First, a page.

A large part of being an Aspie seems to be the pervasive feeling of being outside something and looking in. You can hear the party, you can see it, you’re just not there.
This happened to me literally a few weeks ago when I entered a social event, got overwhelmed by the noise and bustle, and went to stand outside instead.
I had a friend with me and she wasn’t too happy about being inside either. But, it was an event I was familiar with and I knew plenty of other people inside. So why did I have to suggest we go outside? Why do I dread every single iteration of that same event and do my best to avoid them? They’re nice events run by nice people and other nice people attend. I just suck at parties, and this event constitutes a party.
- Lots of people? Check.
- Lots of noise (from people and music)? Check.
- Enclosed space due to large number of people? Check.
Ergo, it’s a party.
Parties are meant to be fun but when you’re an Aspie they can be terrifying, dull, or both. I get tired making conversation, tired following conversations and I panic when I can’t think what to say. If anybody ever invites me to a party my automatic response (in my head) is ‘do I have to?‘
Some people don’t get it. They think I’ll be missing out if I don’t show up, or they think I’m odd because I stand in the corner (or outside) not mingling. Technically it’s their problem but it highlights how different I am which tends to make me feel more awkward.
Luckily there are different types of social gathering and some are better suited to Aspie’s than others.
Events that involve activities
Activity days have a structure and there’s often an instructional element to them as well. This takes the emphasis away from informal interactions and simultaneously gives you something to talk about because you’re focusing on learning and performing the activity.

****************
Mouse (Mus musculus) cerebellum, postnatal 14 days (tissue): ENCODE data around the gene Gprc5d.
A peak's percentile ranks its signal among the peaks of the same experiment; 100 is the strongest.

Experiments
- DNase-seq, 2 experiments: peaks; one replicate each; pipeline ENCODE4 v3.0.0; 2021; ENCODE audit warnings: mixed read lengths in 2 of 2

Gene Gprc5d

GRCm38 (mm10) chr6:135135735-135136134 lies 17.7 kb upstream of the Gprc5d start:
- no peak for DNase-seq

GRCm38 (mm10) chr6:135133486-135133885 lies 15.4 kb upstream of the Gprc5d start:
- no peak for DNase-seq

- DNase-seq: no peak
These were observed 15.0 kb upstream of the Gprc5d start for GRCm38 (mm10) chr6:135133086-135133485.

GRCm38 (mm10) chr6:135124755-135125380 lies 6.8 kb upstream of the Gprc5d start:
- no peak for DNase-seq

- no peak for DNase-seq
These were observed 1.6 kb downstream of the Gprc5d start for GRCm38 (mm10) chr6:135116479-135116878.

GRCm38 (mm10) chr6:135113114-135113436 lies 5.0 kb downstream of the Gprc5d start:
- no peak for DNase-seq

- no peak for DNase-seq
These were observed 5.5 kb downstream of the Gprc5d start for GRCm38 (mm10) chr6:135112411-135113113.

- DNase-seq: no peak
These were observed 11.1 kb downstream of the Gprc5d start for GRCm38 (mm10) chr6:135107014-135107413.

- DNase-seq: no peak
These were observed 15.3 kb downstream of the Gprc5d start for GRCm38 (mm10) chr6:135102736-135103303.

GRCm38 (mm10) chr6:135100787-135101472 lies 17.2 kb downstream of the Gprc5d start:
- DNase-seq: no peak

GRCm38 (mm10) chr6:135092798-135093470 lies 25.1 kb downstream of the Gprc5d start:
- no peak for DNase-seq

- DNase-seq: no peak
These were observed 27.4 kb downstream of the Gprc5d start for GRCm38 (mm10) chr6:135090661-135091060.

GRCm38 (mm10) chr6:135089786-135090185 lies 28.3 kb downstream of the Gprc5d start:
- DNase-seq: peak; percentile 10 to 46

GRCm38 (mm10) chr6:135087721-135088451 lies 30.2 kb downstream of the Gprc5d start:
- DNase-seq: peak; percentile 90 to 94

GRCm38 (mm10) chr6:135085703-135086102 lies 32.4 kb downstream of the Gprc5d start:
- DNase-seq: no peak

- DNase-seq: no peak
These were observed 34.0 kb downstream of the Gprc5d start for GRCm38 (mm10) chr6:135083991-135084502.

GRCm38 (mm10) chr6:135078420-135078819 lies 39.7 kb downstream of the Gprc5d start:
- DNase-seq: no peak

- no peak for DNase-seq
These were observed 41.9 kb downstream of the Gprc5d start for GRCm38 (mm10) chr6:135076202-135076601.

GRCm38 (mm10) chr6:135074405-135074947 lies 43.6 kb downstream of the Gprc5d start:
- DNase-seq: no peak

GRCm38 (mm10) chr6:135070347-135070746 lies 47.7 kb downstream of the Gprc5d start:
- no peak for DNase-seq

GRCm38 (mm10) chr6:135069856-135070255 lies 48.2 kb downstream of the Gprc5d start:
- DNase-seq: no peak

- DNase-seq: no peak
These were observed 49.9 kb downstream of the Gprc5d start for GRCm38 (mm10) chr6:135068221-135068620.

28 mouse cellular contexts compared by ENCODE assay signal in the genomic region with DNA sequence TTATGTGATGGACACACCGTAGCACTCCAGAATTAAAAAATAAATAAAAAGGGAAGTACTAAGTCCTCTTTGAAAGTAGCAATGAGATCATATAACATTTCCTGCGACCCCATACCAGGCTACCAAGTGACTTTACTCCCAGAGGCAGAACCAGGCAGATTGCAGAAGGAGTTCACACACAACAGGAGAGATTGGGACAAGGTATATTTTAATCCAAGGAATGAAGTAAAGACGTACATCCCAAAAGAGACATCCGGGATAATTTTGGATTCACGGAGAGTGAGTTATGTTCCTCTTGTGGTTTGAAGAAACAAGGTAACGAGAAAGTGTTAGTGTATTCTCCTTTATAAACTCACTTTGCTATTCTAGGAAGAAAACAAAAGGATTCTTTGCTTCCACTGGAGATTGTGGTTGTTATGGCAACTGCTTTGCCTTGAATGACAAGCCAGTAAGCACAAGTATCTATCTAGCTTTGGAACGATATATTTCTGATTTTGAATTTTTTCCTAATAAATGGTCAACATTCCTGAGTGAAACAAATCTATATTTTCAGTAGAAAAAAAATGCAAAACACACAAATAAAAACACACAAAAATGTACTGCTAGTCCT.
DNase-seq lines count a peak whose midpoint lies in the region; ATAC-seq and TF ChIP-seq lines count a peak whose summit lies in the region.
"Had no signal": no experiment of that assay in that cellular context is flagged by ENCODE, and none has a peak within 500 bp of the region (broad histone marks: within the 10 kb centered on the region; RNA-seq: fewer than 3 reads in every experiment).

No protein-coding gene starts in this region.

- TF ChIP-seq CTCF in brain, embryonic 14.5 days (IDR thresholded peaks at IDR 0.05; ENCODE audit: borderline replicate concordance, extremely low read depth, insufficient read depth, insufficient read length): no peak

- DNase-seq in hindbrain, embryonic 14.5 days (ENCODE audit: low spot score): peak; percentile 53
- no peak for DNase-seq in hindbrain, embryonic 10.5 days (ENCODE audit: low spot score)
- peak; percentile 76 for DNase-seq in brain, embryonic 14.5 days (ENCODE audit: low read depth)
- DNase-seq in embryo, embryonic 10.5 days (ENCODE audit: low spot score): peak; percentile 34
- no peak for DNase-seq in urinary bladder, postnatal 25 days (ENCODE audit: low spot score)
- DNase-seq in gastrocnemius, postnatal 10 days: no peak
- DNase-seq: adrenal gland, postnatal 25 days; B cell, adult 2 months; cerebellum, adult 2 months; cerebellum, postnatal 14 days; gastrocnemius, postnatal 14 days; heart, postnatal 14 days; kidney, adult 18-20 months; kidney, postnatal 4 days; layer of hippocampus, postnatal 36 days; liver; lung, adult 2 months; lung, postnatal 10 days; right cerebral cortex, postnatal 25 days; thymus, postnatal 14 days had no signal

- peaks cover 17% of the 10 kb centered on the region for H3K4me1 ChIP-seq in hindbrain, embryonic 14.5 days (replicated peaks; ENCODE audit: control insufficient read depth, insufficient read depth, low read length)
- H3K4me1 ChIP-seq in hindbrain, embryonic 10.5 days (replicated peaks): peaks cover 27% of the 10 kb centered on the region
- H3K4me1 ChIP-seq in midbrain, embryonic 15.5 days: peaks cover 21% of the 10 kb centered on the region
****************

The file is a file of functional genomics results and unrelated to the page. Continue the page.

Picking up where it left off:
The structure of the day means you’ll know exactly what to expect and when you can leave! Knowing when it’s home time in advance is something I find very reassuring and it helps me keep things in perspective. Instead of thinking ‘O God this is awful, when can I stop?’ I can think ‘OK, only another two hours and it’ll be over. I’ve already coped with the first four!’
Events that involve small groups
Small groups can still be scary but they’re easier for Aspies to cope with. A double date, where one of the party is new or relatively unknown to the Aspie is a managable step. Spending time with your other half’s family (assuming they don’t have 15 siblings and 20 nieces and nephews) is doable.
Smaller groups are less daunting and make less noise so it’s easier for Aspies to follow the conversations and participate in them too.
Musical soirees or theatrical expeditions
An evening listening to good music or watching a play (or a film) is an easy way for Aspies to socialise. Little conversation is needed, all you have to do is make small talk as you queue for your tickets and discuss the performance during breaks or at the end. Thus your main topic is defined and there is only a small amount of actual socialising required.
Musical and theatrical experiences can also be great mood boosters. If you see or hear something that makes you happy and inspires you then it will be easier to talk about afterwards.
Pub quizzes are wonderful. You’re not expected to mingle. They’re held in informal environments. You can have a glass of beer to help you relax. Small talk is mostly unneccessary as you’ll be listening to the quiz master and answering questions. It encourages you to talk to your team members as you try to win the quiz. And there’s a proper structure to your evening!
Having Aspergers doesn’t mean you have to stay in an empty room all the time. We can socialise and even enjoy it if we choose the right sort of events and don’t give up too quickly.
I have personally tried many versions of these types of event and I can vouch for them, which is more than I can say about going clubbing (unless you’re blotto), house parties and networking events.